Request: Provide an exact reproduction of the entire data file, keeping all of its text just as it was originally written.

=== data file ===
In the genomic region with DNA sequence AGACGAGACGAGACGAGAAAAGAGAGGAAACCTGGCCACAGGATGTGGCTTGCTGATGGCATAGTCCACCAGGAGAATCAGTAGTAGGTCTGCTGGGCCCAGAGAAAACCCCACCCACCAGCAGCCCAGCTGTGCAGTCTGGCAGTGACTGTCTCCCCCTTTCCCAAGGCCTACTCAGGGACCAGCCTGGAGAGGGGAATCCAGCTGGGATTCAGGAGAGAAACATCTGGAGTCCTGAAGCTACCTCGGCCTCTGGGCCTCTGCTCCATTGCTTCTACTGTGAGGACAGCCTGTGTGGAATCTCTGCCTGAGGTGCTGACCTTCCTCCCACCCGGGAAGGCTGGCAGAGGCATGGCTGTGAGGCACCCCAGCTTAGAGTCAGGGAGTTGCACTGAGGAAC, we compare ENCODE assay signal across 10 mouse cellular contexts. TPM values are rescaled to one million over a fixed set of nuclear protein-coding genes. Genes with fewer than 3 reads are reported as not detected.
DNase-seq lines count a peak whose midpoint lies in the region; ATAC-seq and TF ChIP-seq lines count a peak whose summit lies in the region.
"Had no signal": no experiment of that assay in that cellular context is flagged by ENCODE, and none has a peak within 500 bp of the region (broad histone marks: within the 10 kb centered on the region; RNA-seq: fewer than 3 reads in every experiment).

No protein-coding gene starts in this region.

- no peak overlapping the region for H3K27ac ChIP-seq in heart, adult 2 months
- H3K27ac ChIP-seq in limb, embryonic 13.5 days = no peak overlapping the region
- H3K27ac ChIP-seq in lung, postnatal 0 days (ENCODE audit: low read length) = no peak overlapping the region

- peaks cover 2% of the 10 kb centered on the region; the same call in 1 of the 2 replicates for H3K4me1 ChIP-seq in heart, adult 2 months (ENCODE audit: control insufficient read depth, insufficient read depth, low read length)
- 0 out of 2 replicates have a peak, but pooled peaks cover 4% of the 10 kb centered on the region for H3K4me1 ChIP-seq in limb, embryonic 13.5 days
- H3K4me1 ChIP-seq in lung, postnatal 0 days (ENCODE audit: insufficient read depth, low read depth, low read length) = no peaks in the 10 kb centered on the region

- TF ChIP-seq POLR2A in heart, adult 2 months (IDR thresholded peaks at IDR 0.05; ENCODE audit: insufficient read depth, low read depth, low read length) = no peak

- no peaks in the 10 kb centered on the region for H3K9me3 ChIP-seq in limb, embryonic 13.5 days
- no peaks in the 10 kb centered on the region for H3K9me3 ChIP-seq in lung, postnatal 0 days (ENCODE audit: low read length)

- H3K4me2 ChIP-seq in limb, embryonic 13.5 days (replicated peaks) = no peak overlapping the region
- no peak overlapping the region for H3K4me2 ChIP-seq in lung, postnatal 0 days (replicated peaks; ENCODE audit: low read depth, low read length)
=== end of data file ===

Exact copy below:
In the genomic region with DNA sequence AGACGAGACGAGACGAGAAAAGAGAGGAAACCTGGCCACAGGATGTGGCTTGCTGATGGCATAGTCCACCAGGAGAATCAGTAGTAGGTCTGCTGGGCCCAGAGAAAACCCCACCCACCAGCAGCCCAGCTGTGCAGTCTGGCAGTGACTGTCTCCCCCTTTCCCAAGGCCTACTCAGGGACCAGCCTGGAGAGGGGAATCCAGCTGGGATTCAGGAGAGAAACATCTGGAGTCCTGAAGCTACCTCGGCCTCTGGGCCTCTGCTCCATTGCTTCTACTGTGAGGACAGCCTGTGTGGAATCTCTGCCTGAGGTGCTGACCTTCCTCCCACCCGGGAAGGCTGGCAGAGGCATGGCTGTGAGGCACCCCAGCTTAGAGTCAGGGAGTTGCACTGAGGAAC, we compare ENCODE assay signal across 10 mouse cellular contexts. TPM values are rescaled to one million over a fixed set of nuclear protein-coding genes. Genes with fewer than 3 reads are reported as not detected.
DNase-seq lines count a peak whose midpoint lies in the region; ATAC-seq and TF ChIP-seq lines count a peak whose summit lies in the region.
"Had no signal": no experiment of that assay in that cellular context is flagged by ENCODE, and none has a peak within 500 bp of the region (broad histone marks: within the 10 kb centered on the region; RNA-seq: fewer than 3 reads in every experiment).

No protein-coding gene starts in this region.

- no peak overlapping the region for H3K27ac ChIP-seq in heart, adult 2 months
- H3K27ac ChIP-seq in limb, embryonic 13.5 days = no peak overlapping the region
- H3K27ac ChIP-seq in lung, postnatal 0 days (ENCODE audit: low read length) = no peak overlapping the region

- peaks cover 2% of the 10 kb centered on the region; the same call in 1 of the 2 replicates for H3K4me1 ChIP-seq in heart, adult 2 months (ENCODE audit: control insufficient read depth, insufficient read depth, low read length)
- 0 out of 2 replicates have a peak, but pooled peaks cover 4% of the 10 kb centered on the region for H3K4me1 ChIP-seq in limb, embryonic 13.5 days
- H3K4me1 ChIP-seq in lung, postnatal 0 days (ENCODE audit: insufficient read depth, low read depth, low read length) = no peaks in the 10 kb centered on the region

- TF ChIP-seq POLR2A in heart, adult 2 months (IDR thresholded peaks at IDR 0.05; ENCODE audit: insufficient read depth, low read depth, low read length) = no peak

- no peaks in the 10 kb centered on the region for H3K9me3 ChIP-seq in limb, embryonic 13.5 days
- no peaks in the 10 kb centered on the region for H3K9me3 ChIP-seq in lung, postnatal 0 days (ENCODE audit: low read length)

- H3K4me2 ChIP-seq in limb, embryonic 13.5 days (replicated peaks) = no peak overlapping the region
- no peak overlapping the region for H3K4me2 ChIP-seq in lung, postnatal 0 days (replicated peaks; ENCODE audit: low read depth, low read length)